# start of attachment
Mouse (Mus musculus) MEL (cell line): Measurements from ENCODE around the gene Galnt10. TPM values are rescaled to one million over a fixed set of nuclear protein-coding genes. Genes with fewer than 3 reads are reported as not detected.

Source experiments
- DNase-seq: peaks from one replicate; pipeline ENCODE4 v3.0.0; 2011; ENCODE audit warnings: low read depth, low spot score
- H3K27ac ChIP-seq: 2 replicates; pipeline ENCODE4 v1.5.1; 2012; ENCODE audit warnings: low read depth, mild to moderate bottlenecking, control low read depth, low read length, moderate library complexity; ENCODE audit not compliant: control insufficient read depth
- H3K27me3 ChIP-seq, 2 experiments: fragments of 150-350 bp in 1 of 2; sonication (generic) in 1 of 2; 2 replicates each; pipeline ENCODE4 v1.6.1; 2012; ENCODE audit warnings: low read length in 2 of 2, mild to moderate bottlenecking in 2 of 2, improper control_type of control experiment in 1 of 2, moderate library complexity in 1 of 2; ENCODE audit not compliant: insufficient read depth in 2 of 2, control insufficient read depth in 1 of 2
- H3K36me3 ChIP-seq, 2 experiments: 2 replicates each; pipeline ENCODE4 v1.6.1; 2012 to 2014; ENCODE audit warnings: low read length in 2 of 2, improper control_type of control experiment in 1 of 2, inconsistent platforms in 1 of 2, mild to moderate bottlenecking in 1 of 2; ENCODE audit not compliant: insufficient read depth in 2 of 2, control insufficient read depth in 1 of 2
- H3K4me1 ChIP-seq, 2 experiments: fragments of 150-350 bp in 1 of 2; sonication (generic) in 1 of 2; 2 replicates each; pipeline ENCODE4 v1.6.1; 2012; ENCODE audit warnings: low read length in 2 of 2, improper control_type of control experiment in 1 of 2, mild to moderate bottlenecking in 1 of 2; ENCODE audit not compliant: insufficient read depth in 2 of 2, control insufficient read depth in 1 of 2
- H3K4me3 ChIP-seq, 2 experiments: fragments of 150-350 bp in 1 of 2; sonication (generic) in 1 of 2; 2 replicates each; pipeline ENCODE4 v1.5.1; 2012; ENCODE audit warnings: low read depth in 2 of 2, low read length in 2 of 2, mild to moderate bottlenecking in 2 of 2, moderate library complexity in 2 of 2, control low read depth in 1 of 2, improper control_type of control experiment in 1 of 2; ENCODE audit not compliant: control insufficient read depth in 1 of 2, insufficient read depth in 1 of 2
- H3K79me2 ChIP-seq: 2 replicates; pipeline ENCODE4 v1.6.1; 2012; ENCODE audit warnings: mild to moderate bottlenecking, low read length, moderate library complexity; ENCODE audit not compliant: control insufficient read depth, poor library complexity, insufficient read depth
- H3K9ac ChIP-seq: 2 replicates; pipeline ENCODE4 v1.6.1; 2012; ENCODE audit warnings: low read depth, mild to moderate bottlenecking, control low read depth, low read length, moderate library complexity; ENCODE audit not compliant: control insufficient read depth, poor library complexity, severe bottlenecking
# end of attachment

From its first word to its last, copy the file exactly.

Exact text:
Mouse (Mus musculus) MEL (cell line): Measurements from ENCODE around the gene Galnt10. TPM values are rescaled to one million over a fixed set of nuclear protein-coding genes. Genes with fewer than 3 reads are reported as not detected.

Source experiments
- DNase-seq: peaks from one replicate; pipeline ENCODE4 v3.0.0; 2011; ENCODE audit warnings: low read depth, low spot score
- H3K27ac ChIP-seq: 2 replicates; pipeline ENCODE4 v1.5.1; 2012; ENCODE audit warnings: low read depth, mild to moderate bottlenecking, control low read depth, low read length, moderate library complexity; ENCODE audit not compliant: control insufficient read depth
- H3K27me3 ChIP-seq, 2 experiments: fragments of 150-350 bp in 1 of 2; sonication (generic) in 1 of 2; 2 replicates each; pipeline ENCODE4 v1.6.1; 2012; ENCODE audit warnings: low read length in 2 of 2, mild to moderate bottlenecking in 2 of 2, improper control_type of control experiment in 1 of 2, moderate library complexity in 1 of 2; ENCODE audit not compliant: insufficient read depth in 2 of 2, control insufficient read depth in 1 of 2
- H3K36me3 ChIP-seq, 2 experiments: 2 replicates each; pipeline ENCODE4 v1.6.1; 2012 to 2014; ENCODE audit warnings: low read length in 2 of 2, improper control_type of control experiment in 1 of 2, inconsistent platforms in 1 of 2, mild to moderate bottlenecking in 1 of 2; ENCODE audit not compliant: insufficient read depth in 2 of 2, control insufficient read depth in 1 of 2
- H3K4me1 ChIP-seq, 2 experiments: fragments of 150-350 bp in 1 of 2; sonication (generic) in 1 of 2; 2 replicates each; pipeline ENCODE4 v1.6.1; 2012; ENCODE audit warnings: low read length in 2 of 2, improper control_type of control experiment in 1 of 2, mild to moderate bottlenecking in 1 of 2; ENCODE audit not compliant: insufficient read depth in 2 of 2, control insufficient read depth in 1 of 2
- H3K4me3 ChIP-seq, 2 experiments: fragments of 150-350 bp in 1 of 2; sonication (generic) in 1 of 2; 2 replicates each; pipeline ENCODE4 v1.5.1; 2012; ENCODE audit warnings: low read depth in 2 of 2, low read length in 2 of 2, mild to moderate bottlenecking in 2 of 2, moderate library complexity in 2 of 2, control low read depth in 1 of 2, improper control_type of control experiment in 1 of 2; ENCODE audit not compliant: control insufficient read depth in 1 of 2, insufficient read depth in 1 of 2
- H3K79me2 ChIP-seq: 2 replicates; pipeline ENCODE4 v1.6.1; 2012; ENCODE audit warnings: mild to moderate bottlenecking, low read length, moderate library complexity; ENCODE audit not compliant: control insufficient read depth, poor library complexity, insufficient read depth
- H3K9ac ChIP-seq: 2 replicates; pipeline ENCODE4 v1.6.1; 2012; ENCODE audit warnings: low read depth, mild to moderate bottlenecking, control low read depth, low read length, moderate library complexity; ENCODE audit not compliant: control insufficient read depth, poor library complexity, severe bottlenecking